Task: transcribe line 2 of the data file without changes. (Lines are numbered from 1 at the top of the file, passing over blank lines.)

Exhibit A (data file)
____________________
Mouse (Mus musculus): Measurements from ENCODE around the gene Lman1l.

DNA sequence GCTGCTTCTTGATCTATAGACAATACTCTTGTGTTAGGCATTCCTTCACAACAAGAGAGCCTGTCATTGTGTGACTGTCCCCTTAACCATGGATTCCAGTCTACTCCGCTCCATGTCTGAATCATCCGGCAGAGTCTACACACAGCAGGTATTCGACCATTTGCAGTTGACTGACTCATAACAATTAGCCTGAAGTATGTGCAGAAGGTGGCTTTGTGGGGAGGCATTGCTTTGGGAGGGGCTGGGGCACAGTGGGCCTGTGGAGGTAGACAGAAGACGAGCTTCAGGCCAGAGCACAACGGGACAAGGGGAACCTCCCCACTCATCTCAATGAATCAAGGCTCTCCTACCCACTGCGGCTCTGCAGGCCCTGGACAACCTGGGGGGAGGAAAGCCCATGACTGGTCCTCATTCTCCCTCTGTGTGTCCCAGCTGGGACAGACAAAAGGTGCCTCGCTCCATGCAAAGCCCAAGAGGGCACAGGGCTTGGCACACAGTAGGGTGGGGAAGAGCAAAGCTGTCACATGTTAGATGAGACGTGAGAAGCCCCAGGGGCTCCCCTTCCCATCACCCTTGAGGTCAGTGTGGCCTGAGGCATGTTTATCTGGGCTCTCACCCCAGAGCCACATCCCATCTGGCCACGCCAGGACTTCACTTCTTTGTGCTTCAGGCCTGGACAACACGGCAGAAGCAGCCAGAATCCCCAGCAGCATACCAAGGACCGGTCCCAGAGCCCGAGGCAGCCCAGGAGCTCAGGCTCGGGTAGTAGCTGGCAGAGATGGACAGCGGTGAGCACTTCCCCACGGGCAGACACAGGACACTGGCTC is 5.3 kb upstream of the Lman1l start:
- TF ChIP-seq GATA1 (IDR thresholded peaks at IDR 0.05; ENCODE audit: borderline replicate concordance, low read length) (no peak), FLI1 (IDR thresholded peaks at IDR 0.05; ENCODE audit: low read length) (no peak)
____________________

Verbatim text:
DNA sequence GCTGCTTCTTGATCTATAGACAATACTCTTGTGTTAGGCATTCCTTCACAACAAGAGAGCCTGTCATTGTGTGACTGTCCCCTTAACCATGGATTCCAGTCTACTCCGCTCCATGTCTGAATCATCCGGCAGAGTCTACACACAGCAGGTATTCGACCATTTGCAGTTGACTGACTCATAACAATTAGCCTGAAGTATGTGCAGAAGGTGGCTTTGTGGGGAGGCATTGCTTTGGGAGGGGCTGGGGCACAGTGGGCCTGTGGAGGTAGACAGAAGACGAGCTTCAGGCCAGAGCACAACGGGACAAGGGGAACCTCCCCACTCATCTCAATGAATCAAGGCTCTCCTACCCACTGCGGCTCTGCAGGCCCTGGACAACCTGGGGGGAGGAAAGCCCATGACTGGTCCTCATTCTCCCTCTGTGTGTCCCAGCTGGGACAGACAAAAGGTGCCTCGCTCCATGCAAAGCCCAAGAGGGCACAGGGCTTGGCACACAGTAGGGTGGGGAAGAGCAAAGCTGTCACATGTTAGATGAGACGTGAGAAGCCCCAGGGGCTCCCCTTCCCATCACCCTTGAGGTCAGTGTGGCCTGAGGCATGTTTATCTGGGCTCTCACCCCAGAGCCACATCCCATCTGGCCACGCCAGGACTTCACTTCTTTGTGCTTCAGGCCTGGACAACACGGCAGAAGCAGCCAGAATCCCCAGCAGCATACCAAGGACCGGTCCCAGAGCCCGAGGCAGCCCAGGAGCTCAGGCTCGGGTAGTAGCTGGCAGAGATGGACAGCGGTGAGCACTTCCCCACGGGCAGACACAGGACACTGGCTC is 5.3 kb upstream of the Lman1l start: